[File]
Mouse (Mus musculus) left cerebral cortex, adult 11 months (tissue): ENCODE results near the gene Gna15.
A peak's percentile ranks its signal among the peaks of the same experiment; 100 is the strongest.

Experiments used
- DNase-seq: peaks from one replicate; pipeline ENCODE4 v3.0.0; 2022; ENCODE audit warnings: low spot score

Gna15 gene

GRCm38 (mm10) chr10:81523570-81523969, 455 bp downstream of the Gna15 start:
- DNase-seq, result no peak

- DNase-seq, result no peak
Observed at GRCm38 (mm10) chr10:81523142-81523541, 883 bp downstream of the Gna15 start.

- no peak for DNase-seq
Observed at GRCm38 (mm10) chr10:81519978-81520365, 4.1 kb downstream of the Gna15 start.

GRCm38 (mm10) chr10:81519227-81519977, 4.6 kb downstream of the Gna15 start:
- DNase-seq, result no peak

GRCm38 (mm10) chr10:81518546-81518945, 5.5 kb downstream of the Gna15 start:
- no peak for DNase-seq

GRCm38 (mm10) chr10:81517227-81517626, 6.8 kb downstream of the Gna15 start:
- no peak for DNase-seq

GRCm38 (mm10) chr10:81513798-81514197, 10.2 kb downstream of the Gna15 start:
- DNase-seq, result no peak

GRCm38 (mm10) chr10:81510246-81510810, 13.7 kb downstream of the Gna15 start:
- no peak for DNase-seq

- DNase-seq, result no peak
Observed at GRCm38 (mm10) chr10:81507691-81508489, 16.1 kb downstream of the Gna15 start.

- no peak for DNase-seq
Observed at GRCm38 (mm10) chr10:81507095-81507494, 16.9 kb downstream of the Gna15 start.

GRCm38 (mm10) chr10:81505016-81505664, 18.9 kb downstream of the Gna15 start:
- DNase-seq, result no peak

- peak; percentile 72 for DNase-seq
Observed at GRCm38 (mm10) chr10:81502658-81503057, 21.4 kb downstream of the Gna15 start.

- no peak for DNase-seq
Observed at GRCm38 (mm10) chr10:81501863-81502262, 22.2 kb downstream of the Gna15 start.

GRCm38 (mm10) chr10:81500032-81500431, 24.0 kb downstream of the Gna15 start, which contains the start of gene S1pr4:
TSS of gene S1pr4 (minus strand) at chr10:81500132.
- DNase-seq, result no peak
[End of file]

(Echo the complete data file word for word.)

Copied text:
Mouse (Mus musculus) left cerebral cortex, adult 11 months (tissue): ENCODE results near the gene Gna15.
A peak's percentile ranks its signal among the peaks of the same experiment; 100 is the strongest.

Experiments used
- DNase-seq: peaks from one replicate; pipeline ENCODE4 v3.0.0; 2022; ENCODE audit warnings: low spot score

Gna15 gene

GRCm38 (mm10) chr10:81523570-81523969, 455 bp downstream of the Gna15 start:
- DNase-seq, result no peak

- DNase-seq, result no peak
Observed at GRCm38 (mm10) chr10:81523142-81523541, 883 bp downstream of the Gna15 start.

- no peak for DNase-seq
Observed at GRCm38 (mm10) chr10:81519978-81520365, 4.1 kb downstream of the Gna15 start.

GRCm38 (mm10) chr10:81519227-81519977, 4.6 kb downstream of the Gna15 start:
- DNase-seq, result no peak

GRCm38 (mm10) chr10:81518546-81518945, 5.5 kb downstream of the Gna15 start:
- no peak for DNase-seq

GRCm38 (mm10) chr10:81517227-81517626, 6.8 kb downstream of the Gna15 start:
- no peak for DNase-seq

GRCm38 (mm10) chr10:81513798-81514197, 10.2 kb downstream of the Gna15 start:
- DNase-seq, result no peak

GRCm38 (mm10) chr10:81510246-81510810, 13.7 kb downstream of the Gna15 start:
- no peak for DNase-seq

- DNase-seq, result no peak
Observed at GRCm38 (mm10) chr10:81507691-81508489, 16.1 kb downstream of the Gna15 start.

- no peak for DNase-seq
Observed at GRCm38 (mm10) chr10:81507095-81507494, 16.9 kb downstream of the Gna15 start.

GRCm38 (mm10) chr10:81505016-81505664, 18.9 kb downstream of the Gna15 start:
- DNase-seq, result no peak

- peak; percentile 72 for DNase-seq
Observed at GRCm38 (mm10) chr10:81502658-81503057, 21.4 kb downstream of the Gna15 start.

- no peak for DNase-seq
Observed at GRCm38 (mm10) chr10:81501863-81502262, 22.2 kb downstream of the Gna15 start.

GRCm38 (mm10) chr10:81500032-81500431, 24.0 kb downstream of the Gna15 start, which contains the start of gene S1pr4:
TSS of gene S1pr4 (minus strand) at chr10:81500132.
- DNase-seq, result no peak